HomeEditorialNote to FDA: Early Allergen Introduction Products Need Regulation

Note to FDA: Early Allergen Introduction Products Need Regulation

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The LEAP study (Learning Early About Peanut) changed everything. Where once parents were advised to hold off introducing allergenic foods until age three, the study showed that early introduction of peanuts at 4-6 months can greatly decrease the incidence of peanut allergy in children.

That lead to a question: if introducing peanuts earlier leads to fewer peanut allergies, what about other allergenic foods? Subsequent studies, like EAT (Enquiring About Tolerance) showed that introducing egg early provides benefits as does early introduction of milk and sesame.

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That lead to the introduction of a plethora of nutraceuticals to help parents of infants introduce a range of allergens early. But are these products delivering the necessary concentrations of allergens necessary to achieve the benefit described in the studies?

A study introduced at this year’s AAAAI annual meeting looked at the variability of the allergen content provided by these products. Researchers analyzed extracts from 32 early introduction food products (EIFs) and four control foods using a fluorescent multiplex array, which measures all major groups of food allergens.

In peanut puffs, combined peanut allergen levels of up to 24,000µg/g were measured, though peanut allergens were undetectable in the mixed food blend puffs. Allergen levels of more than 10,000µg/g were found in several EIF powders including milk, egg and peanut. Overall food blend powders, puffs, crackers and fruit sauce blends had lower levels of allergens with some having undetectable levels of allergens. All-in-all, the concentration of allergens in the studied EIFs varied greatly.

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Said study author Dr Martin Chapman:

With commercially available products advertised as ways to introduce young children to foods that may cause an allergic reaction, we felt it was important to take a closer look at EIF to better understand the concentration of allergens in products and the risks they could pose to patients. With these findings demonstrating the sheer variability between allergen concentration, composition and even doses per serving, I feel it is important that guidelines are established so individuals can make informed decisions about EIF. This will hopefully make it easier to control risks of allergen exposure and assist us in preventing the development of food allergies.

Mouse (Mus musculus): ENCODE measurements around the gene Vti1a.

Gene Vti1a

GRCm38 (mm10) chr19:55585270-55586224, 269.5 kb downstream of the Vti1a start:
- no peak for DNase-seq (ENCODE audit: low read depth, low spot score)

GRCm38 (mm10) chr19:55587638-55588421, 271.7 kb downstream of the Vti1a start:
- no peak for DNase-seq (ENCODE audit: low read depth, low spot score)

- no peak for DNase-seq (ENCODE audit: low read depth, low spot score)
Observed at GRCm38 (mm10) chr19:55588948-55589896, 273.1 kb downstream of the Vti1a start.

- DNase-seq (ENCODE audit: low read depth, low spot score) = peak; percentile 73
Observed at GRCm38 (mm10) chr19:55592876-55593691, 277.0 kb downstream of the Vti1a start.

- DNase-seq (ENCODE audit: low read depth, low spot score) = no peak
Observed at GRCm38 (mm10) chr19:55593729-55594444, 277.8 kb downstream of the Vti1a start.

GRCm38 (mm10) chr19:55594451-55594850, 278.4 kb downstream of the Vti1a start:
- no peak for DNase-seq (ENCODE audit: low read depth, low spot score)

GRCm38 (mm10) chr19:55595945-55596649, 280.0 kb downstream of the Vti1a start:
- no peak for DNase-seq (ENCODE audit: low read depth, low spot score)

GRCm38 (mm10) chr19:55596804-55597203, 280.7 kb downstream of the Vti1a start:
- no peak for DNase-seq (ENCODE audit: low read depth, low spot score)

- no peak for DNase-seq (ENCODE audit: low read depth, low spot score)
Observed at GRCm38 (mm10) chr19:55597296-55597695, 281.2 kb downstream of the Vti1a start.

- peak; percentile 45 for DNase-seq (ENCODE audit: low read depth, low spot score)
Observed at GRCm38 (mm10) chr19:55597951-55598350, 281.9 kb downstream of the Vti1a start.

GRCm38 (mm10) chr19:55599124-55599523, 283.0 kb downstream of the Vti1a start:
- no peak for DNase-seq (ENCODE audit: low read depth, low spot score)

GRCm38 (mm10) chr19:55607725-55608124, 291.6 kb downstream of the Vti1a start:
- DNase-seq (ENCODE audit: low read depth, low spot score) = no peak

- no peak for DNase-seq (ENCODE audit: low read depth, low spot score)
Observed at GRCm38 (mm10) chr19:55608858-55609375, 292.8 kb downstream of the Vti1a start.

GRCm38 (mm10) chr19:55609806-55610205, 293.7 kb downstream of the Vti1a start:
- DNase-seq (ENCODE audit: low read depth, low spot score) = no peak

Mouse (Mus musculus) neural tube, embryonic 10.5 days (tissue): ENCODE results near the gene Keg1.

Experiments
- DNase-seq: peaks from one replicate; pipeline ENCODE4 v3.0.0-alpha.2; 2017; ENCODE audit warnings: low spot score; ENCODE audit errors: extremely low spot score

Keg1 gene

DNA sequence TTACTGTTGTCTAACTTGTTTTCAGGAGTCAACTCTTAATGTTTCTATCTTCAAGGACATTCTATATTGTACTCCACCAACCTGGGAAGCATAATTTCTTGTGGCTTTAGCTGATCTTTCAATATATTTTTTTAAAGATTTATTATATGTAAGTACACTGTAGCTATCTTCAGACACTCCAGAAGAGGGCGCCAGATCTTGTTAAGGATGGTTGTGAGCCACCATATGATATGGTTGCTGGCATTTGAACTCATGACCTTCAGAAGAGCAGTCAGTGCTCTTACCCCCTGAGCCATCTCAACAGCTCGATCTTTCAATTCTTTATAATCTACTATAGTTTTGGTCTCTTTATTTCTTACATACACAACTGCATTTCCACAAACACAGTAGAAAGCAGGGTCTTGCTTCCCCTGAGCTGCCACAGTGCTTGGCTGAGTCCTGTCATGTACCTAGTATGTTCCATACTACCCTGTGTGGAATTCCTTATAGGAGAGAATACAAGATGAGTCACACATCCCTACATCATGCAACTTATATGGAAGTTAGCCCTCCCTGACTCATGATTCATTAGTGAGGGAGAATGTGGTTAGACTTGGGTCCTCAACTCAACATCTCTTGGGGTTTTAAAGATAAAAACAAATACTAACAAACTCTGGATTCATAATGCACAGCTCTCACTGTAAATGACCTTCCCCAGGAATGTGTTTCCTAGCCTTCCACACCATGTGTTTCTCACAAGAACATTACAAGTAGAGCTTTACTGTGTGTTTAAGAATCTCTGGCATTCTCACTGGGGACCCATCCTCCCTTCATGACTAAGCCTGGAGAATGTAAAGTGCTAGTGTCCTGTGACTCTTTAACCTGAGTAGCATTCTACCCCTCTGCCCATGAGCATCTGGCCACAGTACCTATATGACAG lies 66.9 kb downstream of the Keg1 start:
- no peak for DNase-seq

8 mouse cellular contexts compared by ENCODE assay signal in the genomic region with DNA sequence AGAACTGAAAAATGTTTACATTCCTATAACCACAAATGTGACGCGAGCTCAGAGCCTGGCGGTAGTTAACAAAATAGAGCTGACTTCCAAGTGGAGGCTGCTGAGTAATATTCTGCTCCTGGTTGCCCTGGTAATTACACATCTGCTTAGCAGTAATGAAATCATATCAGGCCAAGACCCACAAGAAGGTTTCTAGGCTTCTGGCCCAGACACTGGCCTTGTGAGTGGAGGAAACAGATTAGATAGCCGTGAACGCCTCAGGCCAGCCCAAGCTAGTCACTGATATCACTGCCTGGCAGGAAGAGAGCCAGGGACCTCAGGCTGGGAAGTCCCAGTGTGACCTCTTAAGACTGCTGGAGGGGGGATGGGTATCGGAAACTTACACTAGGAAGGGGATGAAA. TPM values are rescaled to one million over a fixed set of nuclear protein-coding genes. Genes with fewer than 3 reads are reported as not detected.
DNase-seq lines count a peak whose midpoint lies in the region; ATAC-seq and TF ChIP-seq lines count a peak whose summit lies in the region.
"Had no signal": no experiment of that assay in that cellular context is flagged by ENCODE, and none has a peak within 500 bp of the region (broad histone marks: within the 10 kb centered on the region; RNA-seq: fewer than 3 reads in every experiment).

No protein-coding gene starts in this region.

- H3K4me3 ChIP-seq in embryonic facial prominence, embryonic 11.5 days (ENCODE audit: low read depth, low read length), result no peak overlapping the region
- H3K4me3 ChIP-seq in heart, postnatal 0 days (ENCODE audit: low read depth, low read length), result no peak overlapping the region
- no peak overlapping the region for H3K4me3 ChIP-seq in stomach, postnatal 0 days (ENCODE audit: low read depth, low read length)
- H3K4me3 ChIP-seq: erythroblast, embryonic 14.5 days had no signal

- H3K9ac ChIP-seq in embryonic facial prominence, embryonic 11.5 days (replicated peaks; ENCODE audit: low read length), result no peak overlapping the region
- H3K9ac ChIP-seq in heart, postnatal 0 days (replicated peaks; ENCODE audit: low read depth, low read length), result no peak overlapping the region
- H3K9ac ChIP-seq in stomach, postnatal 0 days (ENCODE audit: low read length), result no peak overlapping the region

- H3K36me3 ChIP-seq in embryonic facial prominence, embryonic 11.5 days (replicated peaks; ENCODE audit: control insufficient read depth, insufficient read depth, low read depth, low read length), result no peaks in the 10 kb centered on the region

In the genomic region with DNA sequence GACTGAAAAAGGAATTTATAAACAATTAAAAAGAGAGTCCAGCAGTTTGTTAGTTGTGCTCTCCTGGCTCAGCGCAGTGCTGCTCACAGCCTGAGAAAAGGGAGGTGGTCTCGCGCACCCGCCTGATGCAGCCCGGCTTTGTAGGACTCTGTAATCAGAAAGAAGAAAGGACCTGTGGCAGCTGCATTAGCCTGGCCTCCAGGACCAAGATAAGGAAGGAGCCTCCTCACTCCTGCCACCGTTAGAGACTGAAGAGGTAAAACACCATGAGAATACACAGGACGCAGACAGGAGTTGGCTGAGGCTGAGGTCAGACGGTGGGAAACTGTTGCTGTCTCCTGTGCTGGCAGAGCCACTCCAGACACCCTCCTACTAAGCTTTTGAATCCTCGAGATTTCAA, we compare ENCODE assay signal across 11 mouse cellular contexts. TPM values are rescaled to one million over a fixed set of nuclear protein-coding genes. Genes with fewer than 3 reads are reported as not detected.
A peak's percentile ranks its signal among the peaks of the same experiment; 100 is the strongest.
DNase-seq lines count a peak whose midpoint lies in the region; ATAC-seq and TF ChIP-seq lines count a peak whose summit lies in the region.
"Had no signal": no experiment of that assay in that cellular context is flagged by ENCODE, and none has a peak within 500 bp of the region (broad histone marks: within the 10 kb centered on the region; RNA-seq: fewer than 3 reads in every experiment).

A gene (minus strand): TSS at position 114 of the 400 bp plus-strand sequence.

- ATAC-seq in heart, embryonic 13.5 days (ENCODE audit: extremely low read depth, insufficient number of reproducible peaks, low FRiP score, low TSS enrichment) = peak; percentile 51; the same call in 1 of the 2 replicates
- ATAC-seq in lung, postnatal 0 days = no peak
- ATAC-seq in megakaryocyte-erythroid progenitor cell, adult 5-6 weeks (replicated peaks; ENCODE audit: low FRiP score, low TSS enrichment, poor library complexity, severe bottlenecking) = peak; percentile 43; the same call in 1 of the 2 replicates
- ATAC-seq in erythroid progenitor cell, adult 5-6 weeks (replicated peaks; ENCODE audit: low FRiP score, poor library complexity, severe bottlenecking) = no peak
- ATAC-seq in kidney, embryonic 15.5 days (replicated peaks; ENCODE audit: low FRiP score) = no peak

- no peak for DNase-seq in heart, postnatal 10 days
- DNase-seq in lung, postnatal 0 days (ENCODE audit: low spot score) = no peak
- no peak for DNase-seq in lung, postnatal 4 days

As we said in an editorial entitled Food Allergy Families: There’s Gold in Them Thar Babies back in 2016, there are three important qualities an early introduction food should have:

  • Effectiveness – Does the product provide the active ingredients indicated by the relevant study, such as the peanut protein found in peanut butter?
  • Ease – Does the product make it easy to add the food to your baby’s diet? Can you find it at your local supermarket or health food store like a jar of peanut butter?
  • Cost – Is the product relatively inexpensive so that a family struggling to make ends meet won’t have to forgo paying their electric bill, like peanut butter?
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While parents can determine for themselves whether the ease and cost of an early introduction product make sense for their families, they have no way of knowing whether the quantities of allergen provided by these products are sufficient to be effective in reducing allergies.

For that, parents need help. The US Food and Drug Administration (FDA) must step in and provide guidelines that regulate the claims that manufacturers are permitted to make and the disclosures they must provide so that the consumers have the information they need to judge which products make sense for their newly expanding families.

As we predicted back in 2016, there’s a gold rush going on to cash in on the benefits of early allergen introduction. FDA, it’s your time to step up.

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Dave Bloom
Dave Bloom is CEO and "Blogger in Chief" of SnackSafely.com.

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